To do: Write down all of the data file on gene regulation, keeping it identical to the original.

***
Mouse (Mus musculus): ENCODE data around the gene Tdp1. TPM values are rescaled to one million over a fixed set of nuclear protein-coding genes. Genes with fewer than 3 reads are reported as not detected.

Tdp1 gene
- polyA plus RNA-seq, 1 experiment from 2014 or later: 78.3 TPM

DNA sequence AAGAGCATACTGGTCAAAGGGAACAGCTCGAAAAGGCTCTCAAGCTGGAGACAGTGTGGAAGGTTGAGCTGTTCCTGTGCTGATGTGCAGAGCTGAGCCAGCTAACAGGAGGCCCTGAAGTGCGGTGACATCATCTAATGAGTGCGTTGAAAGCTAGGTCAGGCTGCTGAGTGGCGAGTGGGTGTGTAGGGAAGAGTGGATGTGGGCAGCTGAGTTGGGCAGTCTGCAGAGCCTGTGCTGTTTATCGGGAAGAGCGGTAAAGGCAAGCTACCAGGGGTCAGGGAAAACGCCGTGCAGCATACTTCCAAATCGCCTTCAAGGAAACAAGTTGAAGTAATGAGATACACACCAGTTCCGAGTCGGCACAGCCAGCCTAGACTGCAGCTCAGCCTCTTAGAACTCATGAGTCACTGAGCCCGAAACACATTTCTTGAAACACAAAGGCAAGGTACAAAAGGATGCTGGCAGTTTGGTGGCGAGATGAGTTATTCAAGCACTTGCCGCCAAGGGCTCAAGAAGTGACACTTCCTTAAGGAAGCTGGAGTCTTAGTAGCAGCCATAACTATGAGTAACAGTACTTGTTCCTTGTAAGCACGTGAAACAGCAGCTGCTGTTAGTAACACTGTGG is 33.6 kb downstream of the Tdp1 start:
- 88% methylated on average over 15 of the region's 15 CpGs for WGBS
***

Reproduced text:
Mouse (Mus musculus): ENCODE data around the gene Tdp1. TPM values are rescaled to one million over a fixed set of nuclear protein-coding genes. Genes with fewer than 3 reads are reported as not detected.

Tdp1 gene
- polyA plus RNA-seq, 1 experiment from 2014 or later: 78.3 TPM

DNA sequence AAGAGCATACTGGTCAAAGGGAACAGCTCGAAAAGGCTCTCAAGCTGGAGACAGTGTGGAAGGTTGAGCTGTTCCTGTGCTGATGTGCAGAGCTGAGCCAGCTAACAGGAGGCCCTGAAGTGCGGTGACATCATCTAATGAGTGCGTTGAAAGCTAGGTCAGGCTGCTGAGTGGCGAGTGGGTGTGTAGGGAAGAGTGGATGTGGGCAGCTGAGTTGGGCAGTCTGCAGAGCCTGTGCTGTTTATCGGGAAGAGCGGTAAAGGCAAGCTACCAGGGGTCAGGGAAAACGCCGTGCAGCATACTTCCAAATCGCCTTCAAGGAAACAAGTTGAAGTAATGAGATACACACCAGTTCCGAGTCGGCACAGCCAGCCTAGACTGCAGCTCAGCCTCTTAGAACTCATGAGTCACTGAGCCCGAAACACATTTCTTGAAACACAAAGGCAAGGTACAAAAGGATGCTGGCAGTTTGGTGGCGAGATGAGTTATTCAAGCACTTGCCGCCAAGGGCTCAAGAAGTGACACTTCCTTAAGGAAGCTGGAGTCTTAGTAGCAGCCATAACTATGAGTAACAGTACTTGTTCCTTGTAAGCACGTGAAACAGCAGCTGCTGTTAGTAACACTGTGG is 33.6 kb downstream of the Tdp1 start:
- 88% methylated on average over 15 of the region's 15 CpGs for WGBS